Still working from home? Many continue to be unable or unwilling to return to their office and the pandemic has made it clear that most Americans can competently execute their jobs from home. And, according to Zillow, many want to continue working from home after we return to a "new normal," which opens up the possibility of an exodus from major metropolitan areas.
According to a recent Zillow survey conducted by The Harris Poll, more than half of employed Americans (56%) have had the opportunity to work from home since the start of the pandemic—a majority of these individuals want to continue doing so, at least occasionally.
Where people choose to live has traditionally been tied closely to where they work, but Zillow posits that the coronavirus may have permanently changed that, and many top real estate professionals agree.
"Maybe not surprisingly, while sales were down throughout the early spring, we saw a spike in the rental market as people were getting out of New York City, and that's a trend we think may continue as more people decide to leave the denser cities to live out in the 'burbs," Chris Raveis, president of Residential Services at William Raveis Real Estate, tells us.
Prior to COVID-19, just 7 percent of U.S. civilian workers had the choice to work from home as a workplace benefit, according to the Pew Research Center. With large companies like Twitter, Facebook and Apple already permanently updating their work-from-home policies, this percentage may be forever higher. This leaves people free to live wherever they want, unconcerned with the distance between their home and their place of work.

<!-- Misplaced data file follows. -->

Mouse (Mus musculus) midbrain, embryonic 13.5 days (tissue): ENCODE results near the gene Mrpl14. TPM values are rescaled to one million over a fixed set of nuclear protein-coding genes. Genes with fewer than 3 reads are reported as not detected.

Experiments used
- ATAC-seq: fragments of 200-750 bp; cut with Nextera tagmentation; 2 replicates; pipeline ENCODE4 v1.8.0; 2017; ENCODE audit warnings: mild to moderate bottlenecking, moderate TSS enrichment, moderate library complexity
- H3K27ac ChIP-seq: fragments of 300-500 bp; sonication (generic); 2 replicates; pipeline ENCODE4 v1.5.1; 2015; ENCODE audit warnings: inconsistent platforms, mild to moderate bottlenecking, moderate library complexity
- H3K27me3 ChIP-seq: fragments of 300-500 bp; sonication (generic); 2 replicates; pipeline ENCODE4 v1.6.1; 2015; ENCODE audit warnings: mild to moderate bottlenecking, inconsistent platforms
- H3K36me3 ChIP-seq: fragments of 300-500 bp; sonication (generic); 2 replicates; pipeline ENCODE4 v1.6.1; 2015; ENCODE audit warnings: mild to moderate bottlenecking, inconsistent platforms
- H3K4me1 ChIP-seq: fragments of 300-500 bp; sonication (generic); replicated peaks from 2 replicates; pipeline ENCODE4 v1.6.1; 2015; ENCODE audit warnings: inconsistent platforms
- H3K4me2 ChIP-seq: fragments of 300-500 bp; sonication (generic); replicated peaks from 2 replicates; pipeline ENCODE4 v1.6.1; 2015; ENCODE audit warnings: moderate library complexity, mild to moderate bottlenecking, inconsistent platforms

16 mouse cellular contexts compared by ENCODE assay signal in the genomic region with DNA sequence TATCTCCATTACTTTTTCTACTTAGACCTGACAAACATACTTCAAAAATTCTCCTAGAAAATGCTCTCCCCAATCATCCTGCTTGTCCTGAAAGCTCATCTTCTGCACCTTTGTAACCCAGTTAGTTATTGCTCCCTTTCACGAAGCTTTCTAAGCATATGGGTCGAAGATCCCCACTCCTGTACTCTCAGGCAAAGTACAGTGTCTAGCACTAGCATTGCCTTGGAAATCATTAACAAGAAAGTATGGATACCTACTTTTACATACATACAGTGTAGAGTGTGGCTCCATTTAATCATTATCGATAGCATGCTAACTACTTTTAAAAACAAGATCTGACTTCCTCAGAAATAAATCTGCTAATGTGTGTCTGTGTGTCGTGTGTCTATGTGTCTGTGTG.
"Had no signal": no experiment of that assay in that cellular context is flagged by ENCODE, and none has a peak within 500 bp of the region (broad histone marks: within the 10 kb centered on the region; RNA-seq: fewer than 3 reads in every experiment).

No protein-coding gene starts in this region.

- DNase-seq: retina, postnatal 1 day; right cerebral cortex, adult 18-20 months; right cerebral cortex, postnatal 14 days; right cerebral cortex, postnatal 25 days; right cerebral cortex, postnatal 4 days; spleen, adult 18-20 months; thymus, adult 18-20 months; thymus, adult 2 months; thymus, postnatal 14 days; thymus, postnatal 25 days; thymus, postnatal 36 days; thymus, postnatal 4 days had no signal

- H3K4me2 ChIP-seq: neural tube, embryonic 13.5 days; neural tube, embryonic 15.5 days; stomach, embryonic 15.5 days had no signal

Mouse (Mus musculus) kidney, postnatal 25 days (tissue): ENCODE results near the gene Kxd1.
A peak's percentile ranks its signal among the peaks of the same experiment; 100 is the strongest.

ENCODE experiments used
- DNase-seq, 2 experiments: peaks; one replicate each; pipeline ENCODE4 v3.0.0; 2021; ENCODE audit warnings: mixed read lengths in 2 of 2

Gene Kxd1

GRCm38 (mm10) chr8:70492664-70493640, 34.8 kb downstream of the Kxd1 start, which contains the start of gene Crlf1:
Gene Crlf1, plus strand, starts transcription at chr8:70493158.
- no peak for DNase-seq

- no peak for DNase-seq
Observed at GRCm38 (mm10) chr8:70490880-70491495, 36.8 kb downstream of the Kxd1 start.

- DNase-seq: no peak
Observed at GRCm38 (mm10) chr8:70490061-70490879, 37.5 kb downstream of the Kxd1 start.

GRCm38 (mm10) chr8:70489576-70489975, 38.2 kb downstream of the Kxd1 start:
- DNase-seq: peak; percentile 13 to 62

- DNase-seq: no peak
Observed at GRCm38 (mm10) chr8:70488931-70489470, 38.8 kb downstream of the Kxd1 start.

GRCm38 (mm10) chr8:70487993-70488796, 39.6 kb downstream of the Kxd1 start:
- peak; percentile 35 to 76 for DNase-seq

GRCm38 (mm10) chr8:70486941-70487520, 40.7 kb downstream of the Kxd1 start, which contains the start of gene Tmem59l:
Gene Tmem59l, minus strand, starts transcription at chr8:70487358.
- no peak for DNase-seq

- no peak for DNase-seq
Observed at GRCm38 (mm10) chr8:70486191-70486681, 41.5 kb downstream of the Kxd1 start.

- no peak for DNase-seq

"The coronavirus pandemic is prompting an exodus in New York City. The ripple effects will be felt in the rental and homebuying market for some time," said Ruth Shin, founder and CEO at PropertyNest, while commenting on the results of one of her company's recent surveys.
And it's not just in the New York Metropolitan Area—people across the country, in recent months, have been more willing to leave congested, high-priced metro areas for the suburbs.
"We've noticed much the same trend," Sheryl Chinowth, CEO/co-founder at Chinowth & Cohen, REALTORS®, tells us. "Customers [are] leaving Dallas and Houston to settle down in wide, open spaces."
Only time will tell if this trend persists long after the coronavirus subsides. The pandemic will likely change our lives in ways that are still unknown to us, but it already appears that a housing boom in the suburbs is on the horizon.
Here is a graphic, produced by Zillow, that highlights some of the key findings from their survey:
To view the full results of Zillow's survey, as well as the company's methodology, click here.